Bundesliga side Wolfsburg have appointed former Bayern Munich and Netherlands captain Mark van Bommel as head coach. The Dutchman had a fearsome reputation as a player, but he will be a junior partner in Wolfsburg.
Mark van Bommel's reputation precedes him in Germany.
From the Süddeutsche Zeitung (SZ) broadsheet to Spiegel magazine to the tabloid BILD, the German sports media have all hailed the return of the so-called "aggressive leader" to the Bundesliga this week, as the new VfL Wolfsburg head coach.
What to English ears might sound like a bizarre title from North Korea is in Germany the nickname once conferred upon van Bommel by former Bayern Munich coach Ottmar Hitzfeld, in appraisal of his Dutch captain's robust performances in midfield.
Van Bommel made 183 appearances for Bayern from 2006 to 2011, winning two league and cup doubles in 2008 and 2010, but also picking up more han 50 yellow cards.
"As a player, he was a master of dirty tricks," according to the SZ. "His core characteristics were extended legs, stuck-out elbows, balled fists and snappy words aimed at spectators, opponents and occasionally even at teammates."
Still, you don't win league titles in the Netherlands, Spain, Germany and Italy, nor win the Champions League, nor reach the World Cup final after being crowned Dutch Footballer of the Year twice, just by being dirty.
"I never liked that label, but I never got rid of it," van Bommel himself has said, preferring to emphasize his role in turning defense into attack. "You enjoy it when you intercept play and play a good pass for a goal. It's not so noticeable, but it is important for the team to intercept passes."
As a player, van Bommel's philosophy was clear. As a coach, however, since his retirement in 2013, less so. The 44-year-old has worked in youth football in the Netherlands and as assistant to Dutch coach Bert van Marwijk with the Saudi Arabian and Australian national teams.
But his only job as head coach at PSV Eindhoven ended after just 75 games in charge, a second-placed Eredivisie finish and a Europa League group stage exit described as "not worthy of PSV" by the club's general director.
Now, at Wolfsburg, who Oliver Glasner led to a top-four finish and a return to the Champions League last season, the inexperienced van Bommel will encounter an even tougher taskmaster: Managing Director Sport, Jörg Schmadtke.
Schmadtke arrived in the Autostadt, the "automobile city" which is home to Volkswagen, in June 2018. VfL Wolfsburg, established by Volkswagen employees in 1945, had just survived back-to-back relegation playoffs – a significant fall from grace for a club which had finished second under Dieter Hecking in 2015 and gone on to beat Manchester United and Real Madrid in the Champions League.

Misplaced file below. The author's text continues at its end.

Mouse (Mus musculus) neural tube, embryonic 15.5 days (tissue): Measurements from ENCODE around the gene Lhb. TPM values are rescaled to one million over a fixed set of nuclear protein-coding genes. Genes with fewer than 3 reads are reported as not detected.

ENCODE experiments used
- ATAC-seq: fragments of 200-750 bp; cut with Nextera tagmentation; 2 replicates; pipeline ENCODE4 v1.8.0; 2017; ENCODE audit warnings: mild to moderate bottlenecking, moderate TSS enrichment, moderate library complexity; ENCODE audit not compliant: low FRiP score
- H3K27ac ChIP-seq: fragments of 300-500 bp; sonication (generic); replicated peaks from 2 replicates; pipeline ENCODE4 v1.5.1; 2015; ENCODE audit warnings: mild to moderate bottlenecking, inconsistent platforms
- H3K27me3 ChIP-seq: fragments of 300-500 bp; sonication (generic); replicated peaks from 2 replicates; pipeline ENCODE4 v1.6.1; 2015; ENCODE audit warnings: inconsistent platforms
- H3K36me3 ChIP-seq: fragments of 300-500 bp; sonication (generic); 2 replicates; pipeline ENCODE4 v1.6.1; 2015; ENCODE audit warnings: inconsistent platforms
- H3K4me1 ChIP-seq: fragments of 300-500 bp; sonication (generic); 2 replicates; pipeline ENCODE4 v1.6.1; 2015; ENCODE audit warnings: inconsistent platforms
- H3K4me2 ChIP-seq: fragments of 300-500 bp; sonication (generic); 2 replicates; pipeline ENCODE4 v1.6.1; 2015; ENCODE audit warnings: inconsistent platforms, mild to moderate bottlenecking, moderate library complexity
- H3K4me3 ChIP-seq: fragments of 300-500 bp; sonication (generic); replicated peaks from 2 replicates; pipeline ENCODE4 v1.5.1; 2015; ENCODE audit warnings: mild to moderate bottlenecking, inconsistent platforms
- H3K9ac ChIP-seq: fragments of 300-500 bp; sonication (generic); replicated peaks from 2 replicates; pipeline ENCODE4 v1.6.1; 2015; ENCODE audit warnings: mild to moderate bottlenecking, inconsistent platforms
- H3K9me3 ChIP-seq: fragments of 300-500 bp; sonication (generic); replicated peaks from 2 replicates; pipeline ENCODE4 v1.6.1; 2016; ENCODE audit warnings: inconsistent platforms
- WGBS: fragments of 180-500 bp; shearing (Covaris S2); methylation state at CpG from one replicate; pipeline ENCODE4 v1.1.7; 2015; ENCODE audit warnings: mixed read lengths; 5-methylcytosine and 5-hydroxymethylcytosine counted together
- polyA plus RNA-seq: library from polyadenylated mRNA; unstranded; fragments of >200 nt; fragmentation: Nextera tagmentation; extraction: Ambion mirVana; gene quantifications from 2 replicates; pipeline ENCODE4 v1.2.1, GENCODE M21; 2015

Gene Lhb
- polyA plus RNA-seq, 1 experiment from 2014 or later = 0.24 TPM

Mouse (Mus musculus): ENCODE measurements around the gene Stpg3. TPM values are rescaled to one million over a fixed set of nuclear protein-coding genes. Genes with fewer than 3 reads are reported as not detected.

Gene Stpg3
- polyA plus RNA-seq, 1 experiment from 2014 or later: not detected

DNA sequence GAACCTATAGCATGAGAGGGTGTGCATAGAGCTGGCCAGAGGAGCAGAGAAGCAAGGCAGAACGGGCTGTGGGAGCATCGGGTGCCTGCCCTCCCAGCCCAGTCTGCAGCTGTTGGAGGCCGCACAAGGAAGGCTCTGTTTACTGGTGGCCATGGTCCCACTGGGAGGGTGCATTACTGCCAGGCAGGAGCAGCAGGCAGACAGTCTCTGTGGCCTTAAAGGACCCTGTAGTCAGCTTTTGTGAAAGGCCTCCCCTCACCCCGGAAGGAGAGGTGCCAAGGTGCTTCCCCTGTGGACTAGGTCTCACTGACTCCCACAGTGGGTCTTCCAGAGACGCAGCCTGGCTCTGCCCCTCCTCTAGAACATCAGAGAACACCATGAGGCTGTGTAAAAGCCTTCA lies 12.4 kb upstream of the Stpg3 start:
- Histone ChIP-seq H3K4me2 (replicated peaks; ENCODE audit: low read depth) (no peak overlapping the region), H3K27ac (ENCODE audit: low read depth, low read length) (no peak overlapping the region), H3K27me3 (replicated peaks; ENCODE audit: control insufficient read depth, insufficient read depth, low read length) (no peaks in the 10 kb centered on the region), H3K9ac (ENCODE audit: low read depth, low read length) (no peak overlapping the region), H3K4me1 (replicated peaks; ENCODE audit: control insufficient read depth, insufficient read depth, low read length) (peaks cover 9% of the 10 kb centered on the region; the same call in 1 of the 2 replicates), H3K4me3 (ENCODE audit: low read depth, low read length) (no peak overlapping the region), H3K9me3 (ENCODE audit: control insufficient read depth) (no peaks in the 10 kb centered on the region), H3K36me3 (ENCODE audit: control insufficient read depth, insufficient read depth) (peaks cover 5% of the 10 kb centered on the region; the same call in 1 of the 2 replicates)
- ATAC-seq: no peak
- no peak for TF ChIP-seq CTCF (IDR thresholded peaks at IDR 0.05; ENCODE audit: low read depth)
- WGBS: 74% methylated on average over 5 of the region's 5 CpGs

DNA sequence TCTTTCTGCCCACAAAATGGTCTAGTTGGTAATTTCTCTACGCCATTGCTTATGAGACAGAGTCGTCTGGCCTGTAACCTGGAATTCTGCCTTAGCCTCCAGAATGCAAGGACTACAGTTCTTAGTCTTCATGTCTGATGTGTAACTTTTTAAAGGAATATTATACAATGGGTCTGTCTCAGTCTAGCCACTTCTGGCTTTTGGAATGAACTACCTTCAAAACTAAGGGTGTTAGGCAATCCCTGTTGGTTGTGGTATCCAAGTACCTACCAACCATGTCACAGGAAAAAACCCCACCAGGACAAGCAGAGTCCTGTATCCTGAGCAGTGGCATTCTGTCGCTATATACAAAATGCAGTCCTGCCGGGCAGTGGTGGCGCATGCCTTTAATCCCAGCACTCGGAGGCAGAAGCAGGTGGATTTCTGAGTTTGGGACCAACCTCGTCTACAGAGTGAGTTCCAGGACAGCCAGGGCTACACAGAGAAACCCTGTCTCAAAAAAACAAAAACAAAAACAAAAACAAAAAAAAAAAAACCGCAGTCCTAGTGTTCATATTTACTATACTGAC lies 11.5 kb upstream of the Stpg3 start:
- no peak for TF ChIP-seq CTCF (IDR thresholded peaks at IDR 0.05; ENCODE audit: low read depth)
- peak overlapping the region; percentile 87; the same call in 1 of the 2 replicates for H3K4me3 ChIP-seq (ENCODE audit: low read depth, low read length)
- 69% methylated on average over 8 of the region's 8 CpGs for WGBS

But Schmadtke, with the help of sporting director Marcel Schäfer, has turned Wolfsburg's fortunes around. And he's done it his way – even when that has meant crossing swords with successful coaches.
Despite leading the team from the relegation playoff to the Europa League, Bruno Labbadia opted not to extend his contract due to disagreements over transfers, while Glasner didn't get the players or the guarantees he wanted either, despite leading Wolfsburg back to the Champions League for only the third time in the club's history.
"The ideas which came from [Glasner] were not doable," Schmadtke told the local Wolfsburger Allgemeine Zeitung in November. "This isn't fantasy land; you can't want things which are unrealistic."
Despite benefiting from significant financial support from parent company Volkswagen as one of three Bundesliga exemptions from the 50+1 ownership rule, belts have nevertheless had to be tightened in Wolfsburg in recent years. Following the emissions scandal which rocked Volkswagen in 2015, the company's investment in the football team was cut by 30% to around €75 million ($91.3m).
And Schmadtke's transfer policy reflects that, from striker Wout Weghorst (20 goals last season) and winger Ridle Baku (eight assists and six goals) to midfield engine Xaver Schlager to full-backs Kevin Mbabu, Paulo Otavio and Maxence Lacroix. Talisman Maximilian Arnold has also hit top form, as has central defender John Anthony Brooks, while Schmadtke is already lining up a move for Cologne defender Sebastian Bornauw.
"Schmadtke shines in the shadows; quaint, analytical, different," writes the Frankfurter Allgemeine Zeitung. "His sense for what makes ambitious pros tick is what makes him one of the most successful pioneers in the league at the moment."
Now Wolfsburg are convinced that van Bommel has what it takes to pick up the baton and continue the club's progress, despite his inexperience and his strong personality.
"Even as a player, he used to think like a coach and would question everything," says Andries Jonker, who worked with van Bommel as assistant coach to Louis van Gaal at Bayern Munich, and who also coached Wolfsburg briefly in 2017.
"He demands a lot from himself and he demands that from the rest of the team, too. Even if he was unhappy with the warm-up, because he thought the players weren't concentrating, he would be angry in the dressing room and tell them so. You need these emotions and this personality when you want to achieve great things."
If he wants it to be, Wolfsburg could be an important step for van Bommel's fledgling coaching career. But he'll have to accept pretty quickly that there is only one "aggressive leader" in the Autostadt these days.